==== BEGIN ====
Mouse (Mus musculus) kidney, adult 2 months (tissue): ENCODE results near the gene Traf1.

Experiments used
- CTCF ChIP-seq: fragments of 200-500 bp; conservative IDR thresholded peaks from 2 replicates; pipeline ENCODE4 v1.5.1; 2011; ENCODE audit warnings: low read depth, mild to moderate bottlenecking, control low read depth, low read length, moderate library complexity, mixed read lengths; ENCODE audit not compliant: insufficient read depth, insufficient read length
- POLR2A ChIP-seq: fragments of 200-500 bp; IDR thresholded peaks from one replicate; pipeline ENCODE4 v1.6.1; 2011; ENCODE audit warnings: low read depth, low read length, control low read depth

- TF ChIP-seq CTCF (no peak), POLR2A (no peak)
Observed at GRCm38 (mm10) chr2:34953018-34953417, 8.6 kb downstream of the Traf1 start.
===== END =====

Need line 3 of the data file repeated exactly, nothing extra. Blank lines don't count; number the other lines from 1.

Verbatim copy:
- CTCF ChIP-seq: fragments of 200-500 bp; conservative IDR thresholded peaks from 2 replicates; pipeline ENCODE4 v1.5.1; 2011; ENCODE audit warnings: low read depth, mild to moderate bottlenecking, control low read depth, low read length, moderate library complexity, mixed read lengths; ENCODE audit not compliant: insufficient read depth, insufficient read length